KRB Podcast: Joseph Kim – Part 2
Joseph Kim, former TED speaker and author of Under the Same Sky, talks about his time in China and how he came to U.S. in this week’s KoreanAmericanStory, KRB 87.7FM.
KRB Podcast: Joseph Kim
Joseph Kim, former TED speaker and author of Under the Same Sky, talks about his life journey from North Korea to the U.S. with the hosts of KRB 87.7.FM in this week’s KoreanAmericanStory.
Baik Kyu Kim
Baik Kyu Kim recounts his immigration to the United States, the mentality that shaped his work ethic.
Seung Nam Lee
When riots erupted throughout Los Angeles in 1992, the same thing was happening in Atlanta—destroying the local K-town area.
William Seihwan Kim
Pastor William Seihwan Kim was serving at a Korean church in Wichita, Kansas until a severe tumor growing on his face forced him to resign and go to Korea for surgery.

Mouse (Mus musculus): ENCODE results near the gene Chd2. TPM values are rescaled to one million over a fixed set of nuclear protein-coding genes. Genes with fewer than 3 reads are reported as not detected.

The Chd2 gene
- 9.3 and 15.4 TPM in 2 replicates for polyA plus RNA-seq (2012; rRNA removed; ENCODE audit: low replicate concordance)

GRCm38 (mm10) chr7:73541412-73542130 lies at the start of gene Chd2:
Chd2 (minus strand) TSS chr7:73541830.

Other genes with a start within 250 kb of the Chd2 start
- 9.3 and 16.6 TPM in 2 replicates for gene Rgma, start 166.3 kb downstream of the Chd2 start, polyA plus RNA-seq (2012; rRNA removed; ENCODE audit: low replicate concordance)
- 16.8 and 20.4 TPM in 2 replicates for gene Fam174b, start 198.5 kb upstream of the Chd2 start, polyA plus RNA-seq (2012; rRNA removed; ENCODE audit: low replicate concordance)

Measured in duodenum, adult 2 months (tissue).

KRB Podcast: Myung Hee Chun and Jin Hee Choi
In this week’s special episode of Korean American Story with 87.7 FM KRB, Queens residents Myung Hee Chun and Jin Hee Choi talk about their family’s rich tale of resilience during the Korean independence movement. Through their eyes, learn what it was like to be born and raised in Manchuria during the Japanese occupation, and live through the liberation period and Korean War.
Chung Yun Hoon – Part 2
Chung Yun Hoon continues on in the second part of his story—detailing how he came to immigrate to Detroit, Michigan
Chung Yun Hoon – Part 1
Chung Yun Hoon, born in 1930, describes his childhood and family life in China, how seeing a picture of the Empire State Building inspired him to learn English.
Jeong Ae Choi